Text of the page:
Under the law, a person drawing up a will is free to make whatever will he or she wants to make. Even if the person allocating the property—the testator—is fickle or capricious, a will is a will and must be honoured, says the law.
But while a person drawing up the will has the right to draft one according to his or her wishes, family members who have been left nothing in a will or left less than they expected also have the right to challenge and contest it.
Courts have the ability to investigate these cases thoroughly. They are obliged to determine the terms of the last will or other testamentary documents, which together constitute the last will and are to be admitted to probate.
The four primary bases upon which a will can be challenged are:
- lack of testamentary capacity;
- undue influence;
- lack of knowledge and approval; and
- lack of due execution.
The concept of “suspicious circumstances” may also play a part in a challenge.
Test for capacity
The test for capacity means a person must be generally aware of the nature and extent of their assets, the persons who will benefit and the provisions being made. The testator must also appreciate those provisions in relation to each other and take an orderly approach. It’s up to the executors and/or those who obtain a benefit under the will to establish testamentary capacity.
However, capacity is presumed if there is no evidence to the contrary. This presumption may make it easier for a person to succeed regarding a particular issue. However, presumptions are refutable; they can be met or overcome by putting forward other evidence, which is then accepted by the court.
Undue influence is another name for coercion. There is a difference between persuasion or inducement, which may be legitimate, and coercion, where the person making the will is somehow made, required or forced to do—by way of a will—that which he or she would not otherwise do.
Coercion may take many different forms. It’s generally the responsibility of those who allege it to verify it occurred. A challenger is rarely able to prove using direct—as opposed to circumstantial—evidence. The reason being undue influence typically takes place in secret, with no one else present to observe it.
It can include:
- a beneficiary pressuring a person to transfer money to them while the testator was alive;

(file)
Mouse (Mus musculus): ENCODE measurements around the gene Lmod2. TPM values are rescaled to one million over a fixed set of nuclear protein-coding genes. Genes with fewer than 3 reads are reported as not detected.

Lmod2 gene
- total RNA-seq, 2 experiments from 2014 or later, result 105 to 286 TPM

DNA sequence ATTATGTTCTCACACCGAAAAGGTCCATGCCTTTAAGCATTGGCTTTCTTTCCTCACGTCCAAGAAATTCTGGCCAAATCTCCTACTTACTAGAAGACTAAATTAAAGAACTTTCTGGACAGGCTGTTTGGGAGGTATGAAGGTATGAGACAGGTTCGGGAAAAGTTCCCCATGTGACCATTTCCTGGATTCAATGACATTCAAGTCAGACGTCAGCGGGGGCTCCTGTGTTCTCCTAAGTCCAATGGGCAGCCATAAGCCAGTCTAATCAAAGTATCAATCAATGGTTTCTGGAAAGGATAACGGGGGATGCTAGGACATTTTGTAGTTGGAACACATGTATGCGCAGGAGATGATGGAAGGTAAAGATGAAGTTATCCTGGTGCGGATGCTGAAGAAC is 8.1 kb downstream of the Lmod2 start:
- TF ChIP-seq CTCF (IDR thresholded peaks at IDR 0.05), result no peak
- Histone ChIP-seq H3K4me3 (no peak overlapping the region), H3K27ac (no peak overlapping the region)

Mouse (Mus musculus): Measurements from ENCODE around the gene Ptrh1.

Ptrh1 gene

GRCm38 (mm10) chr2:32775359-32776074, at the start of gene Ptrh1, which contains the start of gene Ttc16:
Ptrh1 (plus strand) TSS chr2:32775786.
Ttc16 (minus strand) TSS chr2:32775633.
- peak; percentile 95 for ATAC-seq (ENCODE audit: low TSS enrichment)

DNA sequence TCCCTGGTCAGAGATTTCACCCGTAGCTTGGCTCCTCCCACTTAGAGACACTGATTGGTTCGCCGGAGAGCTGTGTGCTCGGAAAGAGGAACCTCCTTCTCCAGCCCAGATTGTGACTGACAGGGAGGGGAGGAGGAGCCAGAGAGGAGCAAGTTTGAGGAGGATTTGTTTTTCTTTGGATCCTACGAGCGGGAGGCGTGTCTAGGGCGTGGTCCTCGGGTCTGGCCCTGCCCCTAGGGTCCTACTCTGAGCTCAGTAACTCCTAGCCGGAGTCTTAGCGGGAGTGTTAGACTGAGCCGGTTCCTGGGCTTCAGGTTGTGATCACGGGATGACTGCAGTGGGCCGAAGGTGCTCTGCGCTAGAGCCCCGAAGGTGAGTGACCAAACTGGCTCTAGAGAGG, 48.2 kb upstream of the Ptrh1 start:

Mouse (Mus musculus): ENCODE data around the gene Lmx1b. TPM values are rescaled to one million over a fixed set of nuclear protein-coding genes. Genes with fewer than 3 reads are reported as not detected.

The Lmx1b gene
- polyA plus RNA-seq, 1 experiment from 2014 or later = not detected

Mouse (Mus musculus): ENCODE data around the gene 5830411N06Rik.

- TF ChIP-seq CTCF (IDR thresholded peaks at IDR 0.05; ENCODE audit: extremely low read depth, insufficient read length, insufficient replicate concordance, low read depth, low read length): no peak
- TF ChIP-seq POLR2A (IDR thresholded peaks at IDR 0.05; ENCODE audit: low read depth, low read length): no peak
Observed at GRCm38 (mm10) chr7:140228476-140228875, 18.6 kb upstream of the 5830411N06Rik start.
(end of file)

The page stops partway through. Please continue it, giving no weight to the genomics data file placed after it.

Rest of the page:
- the beneficiary being instrumental in obtaining a power of attorney over the testator;
- the use of that power of attorney to the benefit of the beneficiary or detriment of the testator;
- the beneficiary being involved in the making of the testator’s will;
- interfering with the testator obtaining medical care or treatment;
- concealing activities involving the testator’s assets from others; and/or
- restricting contact or access to the testator by others.
Lack of knowledge and approval
It’s up to those who want to prove the will to establish whether a testator knew and approved of a will. Proving this can be achieved by establishing that the will was read to the testator or otherwise brought to his attention. In that instance, there is some presumption of knowledge and approval.
Lack of due execution
As for due execution or the signing of the will, the onus is on those putting forward the will to prove their case. This is typically not difficult to do. It is presumed due execution took place if there is no evidence to the contrary. As for a formal will, under Ontario law, if it is signed by the testator in the presence of two witnesses, who then sign as witnesses, due execution has been achieved. The solicitor that drafted the will obtains an affidavit of execution from one or both of the witnesses, either when the will is signed or afterwards, and keeps it in his file. The affidavit is evidence of due execution.
It should be noted that in Ontario the making of holograph or informal wills is also allowed. A testator can make a valid will entirely in his or her own handwriting and sign it, without any formality and without a witness. While it would be difficult to allege lack of knowledge and approval with a holograph will made by the testator in his or her own hand, such a will may still be challenged on the basis of lack of testamentary capacity and/or undue influence.